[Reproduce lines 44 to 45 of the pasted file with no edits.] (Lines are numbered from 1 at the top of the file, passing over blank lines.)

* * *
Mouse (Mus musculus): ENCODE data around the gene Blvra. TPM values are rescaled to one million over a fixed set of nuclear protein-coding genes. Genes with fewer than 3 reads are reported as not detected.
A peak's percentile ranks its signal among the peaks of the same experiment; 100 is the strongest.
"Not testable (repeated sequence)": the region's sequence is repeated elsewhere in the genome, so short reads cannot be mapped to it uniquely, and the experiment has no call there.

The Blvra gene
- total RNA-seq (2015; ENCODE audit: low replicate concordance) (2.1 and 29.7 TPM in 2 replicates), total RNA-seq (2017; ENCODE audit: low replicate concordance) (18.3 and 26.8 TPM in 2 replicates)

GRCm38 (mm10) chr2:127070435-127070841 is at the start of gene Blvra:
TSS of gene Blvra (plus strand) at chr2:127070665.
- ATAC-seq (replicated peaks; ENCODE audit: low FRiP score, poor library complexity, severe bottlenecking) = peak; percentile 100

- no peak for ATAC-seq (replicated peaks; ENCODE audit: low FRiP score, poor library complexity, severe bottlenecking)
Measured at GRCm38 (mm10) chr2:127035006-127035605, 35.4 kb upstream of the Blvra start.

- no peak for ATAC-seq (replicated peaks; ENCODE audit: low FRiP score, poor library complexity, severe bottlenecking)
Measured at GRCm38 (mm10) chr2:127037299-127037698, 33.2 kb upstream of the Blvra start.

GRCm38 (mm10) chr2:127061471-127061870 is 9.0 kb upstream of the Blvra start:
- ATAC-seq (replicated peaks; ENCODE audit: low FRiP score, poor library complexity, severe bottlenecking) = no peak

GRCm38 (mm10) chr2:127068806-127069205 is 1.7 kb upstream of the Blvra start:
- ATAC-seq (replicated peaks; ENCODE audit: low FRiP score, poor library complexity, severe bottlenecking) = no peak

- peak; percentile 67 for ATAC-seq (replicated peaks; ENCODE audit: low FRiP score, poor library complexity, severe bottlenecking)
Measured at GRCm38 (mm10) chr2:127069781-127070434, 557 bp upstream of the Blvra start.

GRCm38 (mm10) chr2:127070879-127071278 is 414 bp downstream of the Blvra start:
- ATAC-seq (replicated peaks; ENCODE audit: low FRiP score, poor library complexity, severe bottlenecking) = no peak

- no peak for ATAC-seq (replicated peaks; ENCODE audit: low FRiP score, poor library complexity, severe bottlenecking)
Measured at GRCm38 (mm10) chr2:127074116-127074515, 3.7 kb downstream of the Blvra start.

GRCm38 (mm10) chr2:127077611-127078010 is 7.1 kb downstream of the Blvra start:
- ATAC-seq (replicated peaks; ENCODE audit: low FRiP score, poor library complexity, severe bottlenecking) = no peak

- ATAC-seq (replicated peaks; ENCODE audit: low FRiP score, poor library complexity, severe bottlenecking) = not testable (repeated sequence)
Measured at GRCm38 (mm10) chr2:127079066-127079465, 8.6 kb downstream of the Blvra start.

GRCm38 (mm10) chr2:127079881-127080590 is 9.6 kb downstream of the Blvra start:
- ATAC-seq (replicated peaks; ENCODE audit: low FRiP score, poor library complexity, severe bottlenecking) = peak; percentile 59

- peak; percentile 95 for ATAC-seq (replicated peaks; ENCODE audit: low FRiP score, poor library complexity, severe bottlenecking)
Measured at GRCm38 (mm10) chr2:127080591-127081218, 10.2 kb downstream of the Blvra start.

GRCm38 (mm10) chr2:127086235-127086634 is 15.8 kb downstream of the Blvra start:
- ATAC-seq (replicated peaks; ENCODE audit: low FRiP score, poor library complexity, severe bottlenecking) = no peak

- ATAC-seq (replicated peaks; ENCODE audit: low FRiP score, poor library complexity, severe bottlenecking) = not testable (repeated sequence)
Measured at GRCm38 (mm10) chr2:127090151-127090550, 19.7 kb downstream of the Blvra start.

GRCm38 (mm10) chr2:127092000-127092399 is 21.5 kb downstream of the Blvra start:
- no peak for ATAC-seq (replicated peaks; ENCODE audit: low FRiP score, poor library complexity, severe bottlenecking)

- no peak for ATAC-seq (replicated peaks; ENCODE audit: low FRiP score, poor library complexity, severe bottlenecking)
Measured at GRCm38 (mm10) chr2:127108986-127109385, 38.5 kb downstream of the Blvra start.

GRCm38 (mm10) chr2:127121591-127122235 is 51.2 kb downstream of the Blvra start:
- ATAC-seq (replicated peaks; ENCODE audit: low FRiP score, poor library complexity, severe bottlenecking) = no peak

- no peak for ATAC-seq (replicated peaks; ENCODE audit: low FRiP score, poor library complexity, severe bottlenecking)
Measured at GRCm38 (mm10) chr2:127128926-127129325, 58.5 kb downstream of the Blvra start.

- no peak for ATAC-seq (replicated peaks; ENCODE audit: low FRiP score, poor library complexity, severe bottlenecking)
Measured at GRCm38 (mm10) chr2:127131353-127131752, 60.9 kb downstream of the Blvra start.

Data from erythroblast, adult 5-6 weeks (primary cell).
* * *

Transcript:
Measured at GRCm38 (mm10) chr2:127131353-127131752, 60.9 kb downstream of the Blvra start.

Data from erythroblast, adult 5-6 weeks (primary cell).